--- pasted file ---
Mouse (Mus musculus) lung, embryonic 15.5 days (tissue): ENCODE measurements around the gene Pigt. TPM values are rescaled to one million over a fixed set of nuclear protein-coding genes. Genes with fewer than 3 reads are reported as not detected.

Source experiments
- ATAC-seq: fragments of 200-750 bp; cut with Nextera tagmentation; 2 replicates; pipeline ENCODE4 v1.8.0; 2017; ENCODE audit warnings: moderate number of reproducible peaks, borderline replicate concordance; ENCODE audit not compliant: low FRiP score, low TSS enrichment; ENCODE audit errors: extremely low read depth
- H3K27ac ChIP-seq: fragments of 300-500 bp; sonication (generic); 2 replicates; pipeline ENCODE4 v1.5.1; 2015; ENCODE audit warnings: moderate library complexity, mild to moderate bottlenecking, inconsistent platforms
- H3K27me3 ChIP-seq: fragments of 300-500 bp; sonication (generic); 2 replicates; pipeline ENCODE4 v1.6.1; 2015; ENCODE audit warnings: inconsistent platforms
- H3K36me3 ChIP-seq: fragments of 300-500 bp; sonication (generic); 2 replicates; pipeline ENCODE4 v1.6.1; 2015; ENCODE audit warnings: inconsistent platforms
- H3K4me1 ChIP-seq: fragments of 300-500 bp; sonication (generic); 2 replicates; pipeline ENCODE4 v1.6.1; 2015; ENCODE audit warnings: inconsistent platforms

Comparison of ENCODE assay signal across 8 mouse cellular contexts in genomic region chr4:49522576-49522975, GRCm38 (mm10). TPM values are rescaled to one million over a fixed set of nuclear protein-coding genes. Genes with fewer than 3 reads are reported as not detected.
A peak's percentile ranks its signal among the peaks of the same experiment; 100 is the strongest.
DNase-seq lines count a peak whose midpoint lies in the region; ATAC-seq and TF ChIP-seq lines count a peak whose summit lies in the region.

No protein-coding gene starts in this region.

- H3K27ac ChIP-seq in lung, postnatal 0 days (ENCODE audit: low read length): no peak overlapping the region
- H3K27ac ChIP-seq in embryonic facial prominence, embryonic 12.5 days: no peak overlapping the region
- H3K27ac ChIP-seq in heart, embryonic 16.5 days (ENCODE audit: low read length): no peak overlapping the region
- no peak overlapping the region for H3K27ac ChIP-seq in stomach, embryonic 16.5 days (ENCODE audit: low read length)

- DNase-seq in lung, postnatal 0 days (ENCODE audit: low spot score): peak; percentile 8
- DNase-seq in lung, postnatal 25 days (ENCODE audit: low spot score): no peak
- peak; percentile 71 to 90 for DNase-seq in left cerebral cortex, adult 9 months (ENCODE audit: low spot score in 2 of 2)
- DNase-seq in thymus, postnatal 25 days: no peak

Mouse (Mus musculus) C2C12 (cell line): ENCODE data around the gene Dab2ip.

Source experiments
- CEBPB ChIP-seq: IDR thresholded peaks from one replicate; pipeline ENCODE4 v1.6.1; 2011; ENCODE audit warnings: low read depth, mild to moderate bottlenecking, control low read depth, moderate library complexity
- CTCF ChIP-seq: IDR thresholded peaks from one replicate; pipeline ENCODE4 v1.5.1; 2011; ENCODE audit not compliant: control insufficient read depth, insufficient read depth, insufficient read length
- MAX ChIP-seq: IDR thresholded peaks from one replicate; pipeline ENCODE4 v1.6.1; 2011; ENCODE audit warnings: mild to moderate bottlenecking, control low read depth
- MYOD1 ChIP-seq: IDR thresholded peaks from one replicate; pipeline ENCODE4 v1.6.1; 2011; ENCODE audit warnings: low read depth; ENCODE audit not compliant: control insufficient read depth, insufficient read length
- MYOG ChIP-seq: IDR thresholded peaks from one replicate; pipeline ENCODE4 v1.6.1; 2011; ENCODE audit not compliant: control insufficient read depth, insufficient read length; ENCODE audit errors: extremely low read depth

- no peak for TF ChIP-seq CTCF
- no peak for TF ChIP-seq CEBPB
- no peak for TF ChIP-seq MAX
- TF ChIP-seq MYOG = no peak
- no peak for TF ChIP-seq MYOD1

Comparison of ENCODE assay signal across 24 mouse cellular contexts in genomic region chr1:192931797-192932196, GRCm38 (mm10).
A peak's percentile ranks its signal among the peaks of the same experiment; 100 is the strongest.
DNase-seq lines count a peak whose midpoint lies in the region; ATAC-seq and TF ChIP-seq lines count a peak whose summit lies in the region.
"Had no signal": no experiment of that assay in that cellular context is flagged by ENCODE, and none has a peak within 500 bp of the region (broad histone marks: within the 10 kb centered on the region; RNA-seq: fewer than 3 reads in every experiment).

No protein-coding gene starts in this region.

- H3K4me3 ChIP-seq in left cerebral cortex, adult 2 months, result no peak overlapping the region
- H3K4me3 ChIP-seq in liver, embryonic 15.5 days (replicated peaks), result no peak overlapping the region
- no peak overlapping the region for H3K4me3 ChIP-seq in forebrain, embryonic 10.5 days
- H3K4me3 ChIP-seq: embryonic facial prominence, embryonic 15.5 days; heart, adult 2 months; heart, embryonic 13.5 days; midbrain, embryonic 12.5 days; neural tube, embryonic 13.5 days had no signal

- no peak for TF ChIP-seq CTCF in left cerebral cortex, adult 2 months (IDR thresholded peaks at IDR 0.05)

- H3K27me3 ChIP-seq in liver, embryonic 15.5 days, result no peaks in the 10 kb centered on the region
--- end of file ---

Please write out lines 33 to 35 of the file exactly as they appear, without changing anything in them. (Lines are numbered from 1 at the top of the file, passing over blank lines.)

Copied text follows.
A peak's percentile ranks its signal among the peaks of the same experiment; 100 is the strongest.
DNase-seq lines count a peak whose midpoint lies in the region; ATAC-seq and TF ChIP-seq lines count a peak whose summit lies in the region.
"Had no signal": no experiment of that assay in that cellular context is flagged by ENCODE, and none has a peak within 500 bp of the region (broad histone marks: within the 10 kb centered on the region; RNA-seq: fewer than 3 reads in every experiment).